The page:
There are well over a billion websites on the world wide web.
One of them is your law firm’s website.
And now that internet wires can transmit more than two letters at a time, you have to worry about what it says. And how it looks
But don’t worry.
In this post, we’re diving deep into five ways your law firm’s website’s design lead conversion, plus how to design a site that consistently brings you clients. Finally, we’ll look at five law firms doing it right (and what you can learn from them).
- Successful Website Design Attracts Clients with Organic Search Traffic
- Outperform Your Competitors and Stay Relevant
- Generate Leads with Information Gathered Through Forms
- Build Trust with Your Audience
- Drive Conversions with Effective CTAs (Calls to Action)
5 Ways Your Law Firm Website Design Influences Lead Conversion
1. Successful Website Design Attracts Clients with Organic Search Traffic
If your site is poorly organized and hard to navigate, it won’t attract anything except tumbleweeds.
Just pretend for a second that your potential client is lying in the hospital recovering from surgery. They’re not going to have a desktop computer there so they can search online for a lawyer.
Your prospect is on a mobile device. And if you’ve designed your site well, it’ll look fantastic on his phone screen. He won’t have to stretch, pinch or pan to find your firm’s service offerings or contact information.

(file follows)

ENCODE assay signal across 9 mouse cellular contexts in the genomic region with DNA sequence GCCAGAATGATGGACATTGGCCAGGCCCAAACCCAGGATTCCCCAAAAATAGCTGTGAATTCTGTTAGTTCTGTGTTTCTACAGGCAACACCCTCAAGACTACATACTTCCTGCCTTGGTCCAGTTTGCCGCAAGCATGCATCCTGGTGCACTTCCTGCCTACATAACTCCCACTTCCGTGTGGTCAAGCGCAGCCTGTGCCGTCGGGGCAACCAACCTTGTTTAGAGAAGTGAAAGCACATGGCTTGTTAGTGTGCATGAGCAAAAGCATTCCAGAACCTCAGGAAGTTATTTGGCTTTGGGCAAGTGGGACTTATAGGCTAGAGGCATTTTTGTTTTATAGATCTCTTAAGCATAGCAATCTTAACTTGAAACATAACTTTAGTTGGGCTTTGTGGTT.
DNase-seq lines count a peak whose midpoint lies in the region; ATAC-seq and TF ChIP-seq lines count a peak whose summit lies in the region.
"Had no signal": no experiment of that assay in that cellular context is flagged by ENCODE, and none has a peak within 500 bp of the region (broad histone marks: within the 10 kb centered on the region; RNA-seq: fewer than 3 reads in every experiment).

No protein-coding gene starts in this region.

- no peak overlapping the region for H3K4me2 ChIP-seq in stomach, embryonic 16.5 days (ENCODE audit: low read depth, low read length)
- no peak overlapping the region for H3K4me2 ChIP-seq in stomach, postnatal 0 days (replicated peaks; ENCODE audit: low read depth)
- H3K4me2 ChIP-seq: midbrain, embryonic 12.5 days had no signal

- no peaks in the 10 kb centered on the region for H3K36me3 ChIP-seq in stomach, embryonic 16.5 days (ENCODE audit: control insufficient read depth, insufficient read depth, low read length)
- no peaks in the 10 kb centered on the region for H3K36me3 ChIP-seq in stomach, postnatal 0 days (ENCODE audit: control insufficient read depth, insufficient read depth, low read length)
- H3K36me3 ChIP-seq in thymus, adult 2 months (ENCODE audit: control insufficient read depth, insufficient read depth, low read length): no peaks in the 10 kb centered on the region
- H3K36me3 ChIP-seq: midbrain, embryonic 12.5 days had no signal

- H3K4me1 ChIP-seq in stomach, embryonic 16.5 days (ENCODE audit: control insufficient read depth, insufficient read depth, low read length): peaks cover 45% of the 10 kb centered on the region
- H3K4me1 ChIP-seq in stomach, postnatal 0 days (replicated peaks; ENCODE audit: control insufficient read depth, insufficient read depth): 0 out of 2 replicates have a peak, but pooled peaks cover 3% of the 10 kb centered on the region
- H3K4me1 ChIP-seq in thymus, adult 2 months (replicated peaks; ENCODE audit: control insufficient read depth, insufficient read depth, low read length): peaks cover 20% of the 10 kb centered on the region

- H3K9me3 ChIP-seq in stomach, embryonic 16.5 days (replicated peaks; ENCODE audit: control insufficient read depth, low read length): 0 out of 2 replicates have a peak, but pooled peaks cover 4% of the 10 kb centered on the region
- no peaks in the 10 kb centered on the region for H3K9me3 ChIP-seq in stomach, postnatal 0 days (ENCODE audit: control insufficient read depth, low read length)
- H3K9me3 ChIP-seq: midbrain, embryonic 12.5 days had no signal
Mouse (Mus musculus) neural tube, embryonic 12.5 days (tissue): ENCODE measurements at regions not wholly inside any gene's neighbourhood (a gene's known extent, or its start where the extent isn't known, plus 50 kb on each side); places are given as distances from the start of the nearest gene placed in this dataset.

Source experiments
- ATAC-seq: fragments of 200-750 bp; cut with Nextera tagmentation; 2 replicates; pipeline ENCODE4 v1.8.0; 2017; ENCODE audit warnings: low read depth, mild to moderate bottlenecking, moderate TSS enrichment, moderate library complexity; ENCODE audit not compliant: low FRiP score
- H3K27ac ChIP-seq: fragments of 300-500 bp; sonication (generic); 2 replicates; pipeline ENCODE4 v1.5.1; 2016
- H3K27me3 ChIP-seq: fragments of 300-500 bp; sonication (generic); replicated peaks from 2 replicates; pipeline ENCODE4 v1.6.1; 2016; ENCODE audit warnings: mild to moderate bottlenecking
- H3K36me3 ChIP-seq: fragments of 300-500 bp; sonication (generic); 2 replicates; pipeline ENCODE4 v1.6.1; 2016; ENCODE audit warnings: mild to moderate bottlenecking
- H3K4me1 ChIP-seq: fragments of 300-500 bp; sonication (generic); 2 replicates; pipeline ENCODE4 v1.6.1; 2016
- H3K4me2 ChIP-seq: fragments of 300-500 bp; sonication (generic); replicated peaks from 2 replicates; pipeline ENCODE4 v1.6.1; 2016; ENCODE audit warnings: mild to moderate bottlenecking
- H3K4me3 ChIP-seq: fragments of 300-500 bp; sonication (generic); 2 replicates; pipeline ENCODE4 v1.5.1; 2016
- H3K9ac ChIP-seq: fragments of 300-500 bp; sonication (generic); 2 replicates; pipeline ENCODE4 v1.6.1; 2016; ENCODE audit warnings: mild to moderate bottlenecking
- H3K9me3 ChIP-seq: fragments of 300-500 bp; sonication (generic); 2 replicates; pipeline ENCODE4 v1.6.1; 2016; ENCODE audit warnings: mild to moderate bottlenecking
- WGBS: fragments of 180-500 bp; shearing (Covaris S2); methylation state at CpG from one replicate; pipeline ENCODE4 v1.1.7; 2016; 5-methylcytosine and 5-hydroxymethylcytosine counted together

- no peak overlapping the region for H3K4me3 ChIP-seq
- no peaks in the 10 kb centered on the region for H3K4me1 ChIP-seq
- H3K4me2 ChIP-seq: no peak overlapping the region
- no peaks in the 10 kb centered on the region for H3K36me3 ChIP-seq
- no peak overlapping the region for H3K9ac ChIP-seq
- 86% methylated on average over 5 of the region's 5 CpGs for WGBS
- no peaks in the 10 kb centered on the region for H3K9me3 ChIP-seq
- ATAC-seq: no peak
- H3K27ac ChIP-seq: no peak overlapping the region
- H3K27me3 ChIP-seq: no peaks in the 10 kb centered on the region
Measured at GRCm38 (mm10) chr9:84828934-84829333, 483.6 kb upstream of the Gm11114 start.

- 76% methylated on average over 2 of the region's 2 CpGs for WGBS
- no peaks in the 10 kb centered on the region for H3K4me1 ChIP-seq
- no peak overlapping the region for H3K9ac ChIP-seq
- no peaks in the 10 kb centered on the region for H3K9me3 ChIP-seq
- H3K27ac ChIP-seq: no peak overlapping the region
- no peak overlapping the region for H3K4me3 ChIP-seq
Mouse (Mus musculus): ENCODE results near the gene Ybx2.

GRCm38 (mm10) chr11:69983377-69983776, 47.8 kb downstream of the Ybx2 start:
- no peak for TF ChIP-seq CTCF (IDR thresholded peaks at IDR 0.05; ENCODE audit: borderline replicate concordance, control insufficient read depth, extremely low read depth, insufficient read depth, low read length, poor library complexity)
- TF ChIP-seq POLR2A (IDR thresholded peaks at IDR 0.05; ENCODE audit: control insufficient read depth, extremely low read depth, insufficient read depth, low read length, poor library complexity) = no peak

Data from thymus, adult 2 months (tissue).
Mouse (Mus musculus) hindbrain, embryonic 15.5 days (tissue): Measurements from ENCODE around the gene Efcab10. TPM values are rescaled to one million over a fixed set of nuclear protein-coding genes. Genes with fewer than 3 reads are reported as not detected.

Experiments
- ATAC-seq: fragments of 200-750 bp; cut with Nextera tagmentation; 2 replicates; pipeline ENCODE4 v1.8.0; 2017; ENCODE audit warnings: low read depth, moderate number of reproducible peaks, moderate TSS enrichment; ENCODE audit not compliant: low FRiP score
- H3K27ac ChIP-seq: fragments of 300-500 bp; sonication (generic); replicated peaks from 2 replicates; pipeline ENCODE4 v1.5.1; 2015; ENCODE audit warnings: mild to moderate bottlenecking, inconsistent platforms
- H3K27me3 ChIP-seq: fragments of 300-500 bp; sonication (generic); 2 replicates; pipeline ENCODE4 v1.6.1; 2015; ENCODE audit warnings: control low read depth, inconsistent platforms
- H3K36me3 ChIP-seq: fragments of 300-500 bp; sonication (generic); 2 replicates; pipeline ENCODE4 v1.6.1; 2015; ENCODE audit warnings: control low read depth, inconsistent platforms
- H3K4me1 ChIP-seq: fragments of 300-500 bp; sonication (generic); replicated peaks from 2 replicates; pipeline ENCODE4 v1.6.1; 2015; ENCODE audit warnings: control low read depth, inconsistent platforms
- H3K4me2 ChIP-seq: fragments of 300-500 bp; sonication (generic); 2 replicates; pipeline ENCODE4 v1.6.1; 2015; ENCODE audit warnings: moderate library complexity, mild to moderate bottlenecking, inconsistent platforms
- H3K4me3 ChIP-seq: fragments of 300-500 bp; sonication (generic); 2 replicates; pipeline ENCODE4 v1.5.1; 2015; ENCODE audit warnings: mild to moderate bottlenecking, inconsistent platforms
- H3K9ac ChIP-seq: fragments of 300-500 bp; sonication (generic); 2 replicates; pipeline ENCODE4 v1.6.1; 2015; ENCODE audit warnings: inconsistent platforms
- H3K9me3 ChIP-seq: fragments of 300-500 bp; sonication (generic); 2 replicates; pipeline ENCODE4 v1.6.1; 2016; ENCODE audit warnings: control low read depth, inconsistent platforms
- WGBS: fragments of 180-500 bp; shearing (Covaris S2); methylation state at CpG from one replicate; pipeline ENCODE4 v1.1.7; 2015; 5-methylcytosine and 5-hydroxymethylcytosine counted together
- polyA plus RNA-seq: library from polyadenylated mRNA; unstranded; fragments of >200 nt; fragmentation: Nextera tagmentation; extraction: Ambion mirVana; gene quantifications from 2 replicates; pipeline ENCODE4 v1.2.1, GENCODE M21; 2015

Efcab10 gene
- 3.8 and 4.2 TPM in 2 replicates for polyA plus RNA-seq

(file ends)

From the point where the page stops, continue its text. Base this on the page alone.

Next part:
A well-organized, mobile-friendly site with straightforward navigation can help boost your rankings and lower your bounce rate. Because:
- Your site is more accessible for search engine bots to crawl and index. The more they know about your site’s purpose, the easier it is for them to match your content to relevant search queries.
- Your visitors will effortlessly find what they need. They might even spend more than three minutes reading a page.
- People with disabilities can find you, too. Make sure your site is easily read and understood by assistive technologies like screen readers.
Search engine bots attempt to mimic the human experience. And humans don’t like ugly things. Even when we’re grocery shopping, most of us don’t want the bell pepper with the tiny dent if there’s a smoother pepper next to it.
“38% of visitors will stop engaging with a website if the content or layout is unattractive (Blue Corona).”
So if a bot determines that your site gives users a poor experience, it predicts that humans will, too.
It takes time to start ranking well and drawing organic traffic, but SEO is a worthwhile long-term strategy. After all, having lots of traffic means clients will be coming to you.
2. Outperform Your Competitors and Stay Relevant
Among other things, your best website lets you:
- Form a meaningful connection with your target audience
- Support your prospects through their sales journey
- Build industry authority through insightful content and social media
Later, we’ll take a look at five law firm websites that have nailed their designs.
(Here’s a hint about what makes them so great: These firms’ sites expertly serve multiple purposes, like providing a bank of resources for new visitors and portfolio sections of interest to other legal firms and organizations.)
3. Generate Leads with Information Gathered Through Forms